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Cody_Mack

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RiverSide brand frozen. And of course they are enhanced by injection with that 9.5% blah blah blah solution! Does that hinder curing/brining efforts, or should I use a fresh one for that?

Rick
 

Cody_Mack

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I'm sure this is talked about somewhere. I did a brief search on brining but didn't see anything specific about birds pre-injected with certain solutions.

I guess this should be moved to the Poultry sub-forum...
 

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I moved it for ya. We don't have riversides here anymore. All over when I was growing up. Yes the prebrined ones won't take your brine very well
 

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Thanks. I'll probably just inject this one with some Tony's and "fry" it in my faux infrared fryer. Wifey will be pleased.
 

tallbm

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RiverSide brand frozen. And of course they are enhanced by injection with that 9.5% blah blah blah solution! Does that hinder curing/brining efforts, or should I use a fresh one for that?

Rick
If you do an equilibrium brine+cure and leave it in a few days it should be no issue. I also use a meat syringe with my cure/brine solution and inject my birds as well so they cure fully and fast. It's how I do all of my birds whether they have solution or not. Some people report texture issues brining too long but I use cure #1 so that definitely changes texture in a positive way to me versus a non-cure brine.

If you shoot for 1.75% salt in the equilibrium brine you should be ok.
If you are thinking "what's an equilibrium brine?" just ask and we can help ya out.

Nothing wrong with injecting either. I wouldn't brine a turkey you plan to deep fry. Water and oil don't mix but I brine all mine for smoking.

Why does an equilibrium brine work on enhanced birds? Because the salt evens out between the water and the bird/meat. So if you have the proper ratio you can never get too salty. If your bird is saltier than your brine then salt will leave the bird. If it is less salty then salt will enter the bird. Salt goes wherever it can until it evens out between the water and the bird. That is the magic of an equilibrium brine and why you cannot over salt your meat... that is if you use a proper % of salt :)
 

Cody_Mack

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If you do an equilibrium brine+cure and leave it in a few days it should be no issue. I also use a meat syringe with my cure/brine solution and inject my birds as well so they cure fully and fast. It's how I do all of my birds whether they have solution or not. Some people report texture issues brining too long but I use cure #1 so that definitely changes texture in a positive way to me versus a non-cure brine.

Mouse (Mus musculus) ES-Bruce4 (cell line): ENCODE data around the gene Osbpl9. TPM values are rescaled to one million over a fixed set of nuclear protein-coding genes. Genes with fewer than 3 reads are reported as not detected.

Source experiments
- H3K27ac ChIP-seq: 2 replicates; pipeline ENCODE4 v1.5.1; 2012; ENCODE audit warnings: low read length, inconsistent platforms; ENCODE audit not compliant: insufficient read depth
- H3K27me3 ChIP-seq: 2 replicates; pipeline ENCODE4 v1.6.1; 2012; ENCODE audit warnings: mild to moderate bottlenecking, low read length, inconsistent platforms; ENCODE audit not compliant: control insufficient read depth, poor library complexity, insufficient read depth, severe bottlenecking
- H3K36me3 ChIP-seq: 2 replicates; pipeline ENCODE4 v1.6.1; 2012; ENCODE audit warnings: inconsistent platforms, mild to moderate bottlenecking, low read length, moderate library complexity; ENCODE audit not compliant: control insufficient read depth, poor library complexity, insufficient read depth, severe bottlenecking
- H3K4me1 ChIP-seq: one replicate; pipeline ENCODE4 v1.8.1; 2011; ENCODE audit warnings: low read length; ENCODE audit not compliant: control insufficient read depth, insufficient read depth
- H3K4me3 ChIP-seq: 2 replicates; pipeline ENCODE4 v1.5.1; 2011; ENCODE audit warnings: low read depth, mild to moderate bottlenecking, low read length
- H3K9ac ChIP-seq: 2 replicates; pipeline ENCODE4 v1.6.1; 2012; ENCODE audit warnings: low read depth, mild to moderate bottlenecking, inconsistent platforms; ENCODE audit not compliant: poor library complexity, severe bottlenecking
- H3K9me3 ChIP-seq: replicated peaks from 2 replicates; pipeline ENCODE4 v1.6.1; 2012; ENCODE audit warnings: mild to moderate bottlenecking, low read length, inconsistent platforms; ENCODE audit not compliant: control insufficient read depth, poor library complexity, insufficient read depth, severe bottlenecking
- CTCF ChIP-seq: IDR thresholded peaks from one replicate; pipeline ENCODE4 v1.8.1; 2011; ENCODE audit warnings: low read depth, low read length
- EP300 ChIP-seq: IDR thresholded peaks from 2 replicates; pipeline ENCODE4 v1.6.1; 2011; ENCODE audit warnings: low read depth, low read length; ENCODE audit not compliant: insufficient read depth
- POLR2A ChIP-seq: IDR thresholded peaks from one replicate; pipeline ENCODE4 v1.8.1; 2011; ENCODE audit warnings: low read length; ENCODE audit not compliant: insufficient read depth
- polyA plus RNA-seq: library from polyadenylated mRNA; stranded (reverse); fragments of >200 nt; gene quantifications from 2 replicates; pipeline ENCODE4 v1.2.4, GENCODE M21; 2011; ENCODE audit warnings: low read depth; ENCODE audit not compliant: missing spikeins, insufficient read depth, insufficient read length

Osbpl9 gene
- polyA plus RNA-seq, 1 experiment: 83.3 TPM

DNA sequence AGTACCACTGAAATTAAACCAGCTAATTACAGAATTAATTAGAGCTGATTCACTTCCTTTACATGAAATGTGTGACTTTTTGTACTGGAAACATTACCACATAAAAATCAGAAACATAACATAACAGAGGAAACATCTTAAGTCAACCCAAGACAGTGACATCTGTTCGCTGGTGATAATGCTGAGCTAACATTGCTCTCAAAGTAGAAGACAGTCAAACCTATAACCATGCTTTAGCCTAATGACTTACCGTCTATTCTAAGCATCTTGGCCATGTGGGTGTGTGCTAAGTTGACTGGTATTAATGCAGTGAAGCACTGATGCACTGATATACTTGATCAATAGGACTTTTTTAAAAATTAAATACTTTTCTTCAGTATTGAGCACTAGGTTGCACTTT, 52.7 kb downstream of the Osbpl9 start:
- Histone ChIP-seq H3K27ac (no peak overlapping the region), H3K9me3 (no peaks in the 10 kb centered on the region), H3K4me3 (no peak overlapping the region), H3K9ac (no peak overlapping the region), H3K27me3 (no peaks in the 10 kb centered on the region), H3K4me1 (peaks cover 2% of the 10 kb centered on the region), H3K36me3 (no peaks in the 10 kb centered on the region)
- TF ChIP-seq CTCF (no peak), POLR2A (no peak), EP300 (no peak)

Ok I get it. The injection speeds up the penetration. Two to three days is ok?

If you shoot for 1.75% salt in the equilibrium brine you should be ok.
If you are thinking "what's an equilibrium brine?" just ask and we can help ya out.
Did some reading on another site, and found a calculator. This looks right? (I just guessed at the water amount)
1637336109272.png


Nothing wrong with injecting either. I wouldn't brine a turkey you plan to deep fry. Water and oil don't mix but I brine all mine for smoking.
Oh yeah, I get that!

Thank you so much for this response. Now if you can just share your brine+cure recipe...:emoji_sunglasses:

Rick
 

tallbm

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Ok I get it. The injection speeds up the penetration. Two to three days is ok?


Did some reading on another site, and found a calculator. This looks right? (I just guessed at the water amount)
View attachment 516753


Oh yeah, I get that!

Thank you so much for this response. Now if you can just share your brine+cure recipe...:emoji_sunglasses:

Rick
Yep, injection speeds up brining (and curing when cure #1 used).
It will speed it up by a few days for sure. The more you inject the faster it will speed it up. I equilibrium brined/cured two 12lb+ pork shoulders to make "hams" .

Yep that is a pretty good calculator, I've used it in the past. I now use the following which is less attractive but way more functional and it has a calculator and conversion tools built into the same page. Also it allows you to get your Cure#1 numbers if you are curing.
One thing it doesn't do is figure out your water weight so you have to do that separately.
You then add your water eight and meat weight together and punch in that number in grams and you are golden. At that point you can adjust to 1.75% salt and they will even tell you how much cure you need for that equilibrium brine/cure. You don't have to use cure at all if just brining.
Finally if you don't use any water then you only enter the meat weight in grams and boom you have dry brine numbers.
Super helpful!!!
Digging Dog Farms calculator
http://www.diggingdogfarm.com/page2.html

Now for my brine and cure recipes.... get ready they may blow your mind with their simplicity. Mostly just water and salt, or water, salt, sugar, and cure. Pretty simple but amazing!
  • Equilibrium Brine Only(no cure #1)
    • Water + Meat
    • Salt 1.75% - 1.8% (I like chicken and fish less salty)
    • that's it!!! (simple as can be)
    • I pull from the brine and rinse off quickly then season with Pepper, Garlic, and Onion (season after makes things simple and accurate with flavors, no guessing like you must do if adding seasoning to brine)